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More Goin’ Back to Go Forward

Continued refresher, as I am going back through some of I Kings and II Chronicles that I've already reviewed before resuming my attempt at chronologically reading the Old Testament.

I Kings 12

This is the painful scene when Rehoboam fails his first attempt at leadership. Solomon is dead and his son, Rehoboam travels to Shecem, along with all of Israel's leaders to make him king.

Jeroboam comes out of hiding in Egypt at the request of the people to be their spokesmen before the coming king. The people make the case that Solomon worked them hard (against his mandate from Deuteronomy.) They promise to serve him if he lightens their yoke.

Rehoboam asks for three days to think about and goes to get guidance first from the wise elders of Solomon's time and then from his buddies. Of course, the elders see how Rehoboam can make himself a beloved hero of the people and tell him to make the deal. And, f course, his sycophants tell him to flex his muscles and not only don't make the deal but threaten them and put them in their place.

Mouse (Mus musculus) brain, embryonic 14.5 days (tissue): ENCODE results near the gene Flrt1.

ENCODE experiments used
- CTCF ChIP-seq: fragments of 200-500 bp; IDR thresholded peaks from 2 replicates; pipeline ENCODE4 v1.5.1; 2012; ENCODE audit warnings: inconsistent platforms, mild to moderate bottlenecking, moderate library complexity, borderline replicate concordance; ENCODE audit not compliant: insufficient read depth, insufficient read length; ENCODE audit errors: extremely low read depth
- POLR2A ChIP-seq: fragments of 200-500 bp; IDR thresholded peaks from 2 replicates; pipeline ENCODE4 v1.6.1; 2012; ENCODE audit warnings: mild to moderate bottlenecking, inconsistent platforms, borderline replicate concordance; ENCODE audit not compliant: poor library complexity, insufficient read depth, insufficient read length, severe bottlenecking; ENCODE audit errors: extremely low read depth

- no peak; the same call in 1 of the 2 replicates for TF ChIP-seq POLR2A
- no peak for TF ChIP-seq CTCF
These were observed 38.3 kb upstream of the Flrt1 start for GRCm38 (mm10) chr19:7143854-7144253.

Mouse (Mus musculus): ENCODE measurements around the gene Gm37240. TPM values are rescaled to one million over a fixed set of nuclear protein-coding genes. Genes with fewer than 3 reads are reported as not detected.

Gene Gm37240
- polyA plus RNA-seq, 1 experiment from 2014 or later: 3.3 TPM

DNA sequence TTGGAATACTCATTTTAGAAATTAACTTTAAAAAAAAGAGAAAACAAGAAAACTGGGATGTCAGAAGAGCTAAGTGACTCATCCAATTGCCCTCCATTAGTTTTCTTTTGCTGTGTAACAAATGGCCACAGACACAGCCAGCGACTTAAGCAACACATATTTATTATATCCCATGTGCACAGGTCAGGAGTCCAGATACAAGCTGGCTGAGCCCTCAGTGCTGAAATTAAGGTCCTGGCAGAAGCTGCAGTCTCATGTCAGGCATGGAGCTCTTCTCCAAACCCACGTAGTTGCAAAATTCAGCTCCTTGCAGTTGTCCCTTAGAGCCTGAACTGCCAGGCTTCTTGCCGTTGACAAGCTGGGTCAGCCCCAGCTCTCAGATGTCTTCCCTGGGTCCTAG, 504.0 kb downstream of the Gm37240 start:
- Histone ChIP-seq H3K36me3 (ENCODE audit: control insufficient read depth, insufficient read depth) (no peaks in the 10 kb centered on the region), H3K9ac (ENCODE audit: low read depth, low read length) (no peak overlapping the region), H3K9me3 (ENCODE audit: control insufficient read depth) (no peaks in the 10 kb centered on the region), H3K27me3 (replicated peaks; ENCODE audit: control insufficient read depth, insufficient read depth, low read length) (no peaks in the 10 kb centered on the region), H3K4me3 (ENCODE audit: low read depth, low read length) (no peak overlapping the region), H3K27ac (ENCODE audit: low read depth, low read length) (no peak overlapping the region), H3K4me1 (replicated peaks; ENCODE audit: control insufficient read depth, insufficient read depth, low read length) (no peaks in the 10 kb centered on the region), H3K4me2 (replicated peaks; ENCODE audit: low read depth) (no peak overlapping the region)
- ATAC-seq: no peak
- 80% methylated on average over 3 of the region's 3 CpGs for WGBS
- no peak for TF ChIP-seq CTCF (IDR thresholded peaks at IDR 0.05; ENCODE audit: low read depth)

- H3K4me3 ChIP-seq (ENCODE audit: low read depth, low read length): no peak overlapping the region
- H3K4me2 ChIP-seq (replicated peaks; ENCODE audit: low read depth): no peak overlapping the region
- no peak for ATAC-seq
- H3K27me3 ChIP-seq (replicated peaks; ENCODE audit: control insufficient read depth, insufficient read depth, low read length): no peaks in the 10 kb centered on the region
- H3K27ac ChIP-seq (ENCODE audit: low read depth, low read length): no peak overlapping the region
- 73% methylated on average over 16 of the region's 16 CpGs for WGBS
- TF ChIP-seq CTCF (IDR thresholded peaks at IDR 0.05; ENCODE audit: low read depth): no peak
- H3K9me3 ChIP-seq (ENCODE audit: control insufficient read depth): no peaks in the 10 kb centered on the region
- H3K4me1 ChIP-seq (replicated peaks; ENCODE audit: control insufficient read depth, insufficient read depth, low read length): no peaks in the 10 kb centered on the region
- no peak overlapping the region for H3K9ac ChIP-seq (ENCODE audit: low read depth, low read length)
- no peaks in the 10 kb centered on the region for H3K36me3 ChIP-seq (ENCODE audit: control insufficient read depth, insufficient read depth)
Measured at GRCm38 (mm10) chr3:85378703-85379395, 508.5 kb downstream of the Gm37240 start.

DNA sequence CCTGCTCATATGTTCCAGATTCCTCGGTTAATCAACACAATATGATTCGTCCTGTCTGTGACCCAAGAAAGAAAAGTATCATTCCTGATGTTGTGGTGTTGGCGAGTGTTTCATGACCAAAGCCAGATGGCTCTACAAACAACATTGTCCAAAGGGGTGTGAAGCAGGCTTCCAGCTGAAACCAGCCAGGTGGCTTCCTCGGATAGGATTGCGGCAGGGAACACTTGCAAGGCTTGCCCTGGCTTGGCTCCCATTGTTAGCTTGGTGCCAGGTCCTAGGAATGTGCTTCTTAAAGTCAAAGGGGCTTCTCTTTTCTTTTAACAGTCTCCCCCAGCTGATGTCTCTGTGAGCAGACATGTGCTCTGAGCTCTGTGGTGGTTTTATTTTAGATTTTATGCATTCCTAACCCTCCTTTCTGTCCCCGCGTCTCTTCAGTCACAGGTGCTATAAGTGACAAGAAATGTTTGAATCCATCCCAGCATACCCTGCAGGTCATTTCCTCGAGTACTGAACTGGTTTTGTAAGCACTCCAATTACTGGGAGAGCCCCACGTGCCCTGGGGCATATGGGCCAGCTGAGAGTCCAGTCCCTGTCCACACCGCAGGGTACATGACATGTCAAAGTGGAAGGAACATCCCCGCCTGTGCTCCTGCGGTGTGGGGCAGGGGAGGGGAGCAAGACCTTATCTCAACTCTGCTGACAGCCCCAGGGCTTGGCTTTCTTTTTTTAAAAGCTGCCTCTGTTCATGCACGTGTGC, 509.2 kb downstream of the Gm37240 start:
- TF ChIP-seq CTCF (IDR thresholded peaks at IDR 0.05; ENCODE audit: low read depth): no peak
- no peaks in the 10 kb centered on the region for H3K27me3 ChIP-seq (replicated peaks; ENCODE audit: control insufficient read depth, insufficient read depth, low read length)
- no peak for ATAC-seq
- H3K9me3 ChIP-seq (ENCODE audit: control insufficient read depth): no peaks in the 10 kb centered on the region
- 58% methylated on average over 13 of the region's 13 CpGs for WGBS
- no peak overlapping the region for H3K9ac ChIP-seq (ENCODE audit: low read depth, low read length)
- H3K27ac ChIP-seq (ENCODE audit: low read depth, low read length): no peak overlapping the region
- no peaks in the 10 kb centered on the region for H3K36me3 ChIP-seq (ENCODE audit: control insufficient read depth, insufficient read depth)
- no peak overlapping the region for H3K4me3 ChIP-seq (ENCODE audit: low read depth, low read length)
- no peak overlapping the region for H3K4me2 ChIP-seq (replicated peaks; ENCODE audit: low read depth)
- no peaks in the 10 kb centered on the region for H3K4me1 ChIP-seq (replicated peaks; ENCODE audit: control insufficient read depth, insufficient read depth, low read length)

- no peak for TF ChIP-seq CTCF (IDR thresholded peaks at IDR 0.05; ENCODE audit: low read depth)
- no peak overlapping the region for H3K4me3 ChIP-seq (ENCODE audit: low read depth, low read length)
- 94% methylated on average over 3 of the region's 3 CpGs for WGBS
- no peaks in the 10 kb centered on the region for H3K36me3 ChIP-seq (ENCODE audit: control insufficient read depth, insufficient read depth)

This response from Rehoboam makes it clear to the ten northern tribes that they are no longer tribal brothers with Judah but a workforce and tax base, so they leave-refusing to acknowledge the new king. Rehoboam, still completely reading the situation poorly sends the guy who was over the forced labor to bring them back- maybe thinking they would dutifully respond to their previous overlord. Instead they stoned the guy to death and Rehoboam finally got the message and beat foot back to Jerusalem.

Rehoboam organized an army to fight the northern tribes, but God sent word through a prophet tell Rehoboam to stand down. Do not fight your brother. And Rehoboam complied.

Judah remains loyal, fulfilling God's vision for Israel's future.